There is nothing like an internal whistleblower report about an FCPA violation, the finding of such an issue or (even worse) a subpoena from the Justice Department to trigger the board of directors and senior management attention to the compliance function and the company’s compliance program. Such an event can trigger much gnashing of teeth and expressions of outrage followed immediately by proclamations “We are an ethical company.” However, it may well be the time for a very serious reality check.

One of the things rarely considered is how the investigation triggers the remediation process and what the relationship is between the two. It is axiomatic that you cannot finds gaps in your compliance system until you stress test it. Viewed in this light, your compliance failures can be viewed as such a stress test. If you have a compliance failure, that can be viewed as a stress test, which went to failure. Your investigation will raise information to you about the failures of your compliance program that you may not have known existed previously.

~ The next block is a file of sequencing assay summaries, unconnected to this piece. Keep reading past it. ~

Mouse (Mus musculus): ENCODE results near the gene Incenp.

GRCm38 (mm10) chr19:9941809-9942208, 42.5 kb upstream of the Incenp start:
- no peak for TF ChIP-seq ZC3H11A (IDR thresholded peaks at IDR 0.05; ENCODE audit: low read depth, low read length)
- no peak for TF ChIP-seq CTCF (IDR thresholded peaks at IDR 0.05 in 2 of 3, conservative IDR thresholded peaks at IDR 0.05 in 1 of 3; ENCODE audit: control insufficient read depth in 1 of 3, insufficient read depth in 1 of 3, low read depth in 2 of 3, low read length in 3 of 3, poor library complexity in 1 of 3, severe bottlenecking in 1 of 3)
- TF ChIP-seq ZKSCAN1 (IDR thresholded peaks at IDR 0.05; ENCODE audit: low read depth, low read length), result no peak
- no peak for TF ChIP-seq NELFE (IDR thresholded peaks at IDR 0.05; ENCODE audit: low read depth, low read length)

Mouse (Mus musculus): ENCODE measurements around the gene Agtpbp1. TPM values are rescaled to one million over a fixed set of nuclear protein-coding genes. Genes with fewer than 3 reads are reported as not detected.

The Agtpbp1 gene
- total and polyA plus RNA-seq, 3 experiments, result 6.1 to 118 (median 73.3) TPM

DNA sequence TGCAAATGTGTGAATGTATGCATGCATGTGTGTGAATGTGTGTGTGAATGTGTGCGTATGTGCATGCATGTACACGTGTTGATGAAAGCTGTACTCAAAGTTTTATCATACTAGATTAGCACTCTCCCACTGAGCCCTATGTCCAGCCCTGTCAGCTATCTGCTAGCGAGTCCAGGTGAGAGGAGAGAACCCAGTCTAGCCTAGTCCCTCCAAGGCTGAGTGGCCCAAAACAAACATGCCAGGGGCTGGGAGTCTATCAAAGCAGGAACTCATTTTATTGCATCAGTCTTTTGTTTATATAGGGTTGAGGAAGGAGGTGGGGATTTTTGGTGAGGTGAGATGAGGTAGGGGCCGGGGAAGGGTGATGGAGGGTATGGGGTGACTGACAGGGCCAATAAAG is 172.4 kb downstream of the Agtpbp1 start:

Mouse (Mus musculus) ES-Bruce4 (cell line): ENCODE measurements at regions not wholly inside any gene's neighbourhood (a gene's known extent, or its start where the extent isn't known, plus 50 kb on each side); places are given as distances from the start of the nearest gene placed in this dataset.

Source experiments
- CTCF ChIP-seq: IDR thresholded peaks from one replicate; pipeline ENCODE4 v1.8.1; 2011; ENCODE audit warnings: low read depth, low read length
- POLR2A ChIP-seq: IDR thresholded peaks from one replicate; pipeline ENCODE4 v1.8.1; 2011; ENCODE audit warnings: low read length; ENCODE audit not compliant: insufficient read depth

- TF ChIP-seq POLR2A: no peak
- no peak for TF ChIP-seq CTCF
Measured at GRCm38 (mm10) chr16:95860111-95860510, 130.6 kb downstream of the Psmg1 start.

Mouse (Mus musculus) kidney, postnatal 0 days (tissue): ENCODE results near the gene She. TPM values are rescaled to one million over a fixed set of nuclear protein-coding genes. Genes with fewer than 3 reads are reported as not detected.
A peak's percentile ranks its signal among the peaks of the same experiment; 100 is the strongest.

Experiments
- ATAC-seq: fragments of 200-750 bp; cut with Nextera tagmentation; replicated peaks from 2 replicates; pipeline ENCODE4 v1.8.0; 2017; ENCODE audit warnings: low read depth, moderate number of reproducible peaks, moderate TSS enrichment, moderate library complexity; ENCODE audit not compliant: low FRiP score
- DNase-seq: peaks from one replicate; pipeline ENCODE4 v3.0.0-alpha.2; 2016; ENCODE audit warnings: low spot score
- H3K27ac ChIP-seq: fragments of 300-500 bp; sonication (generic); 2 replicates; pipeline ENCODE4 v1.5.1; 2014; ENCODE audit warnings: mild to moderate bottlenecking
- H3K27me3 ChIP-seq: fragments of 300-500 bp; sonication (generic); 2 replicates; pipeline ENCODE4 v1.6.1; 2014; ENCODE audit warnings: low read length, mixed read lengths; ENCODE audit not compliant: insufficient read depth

While there will be a desire by some folks to not give out any information about the investigation until it is completed and there is a final report, you must resist this at all costs. If the results of the investigation are not made available to you as the CCO or the compliance professional charged with remediating the compliance program, any such remediation will be extremely difficult, because if you do so, you will be simply going down the Yellow Brick Road of guesswork. This is not something that will impress the Justice Department or Securities and Exchange Commission.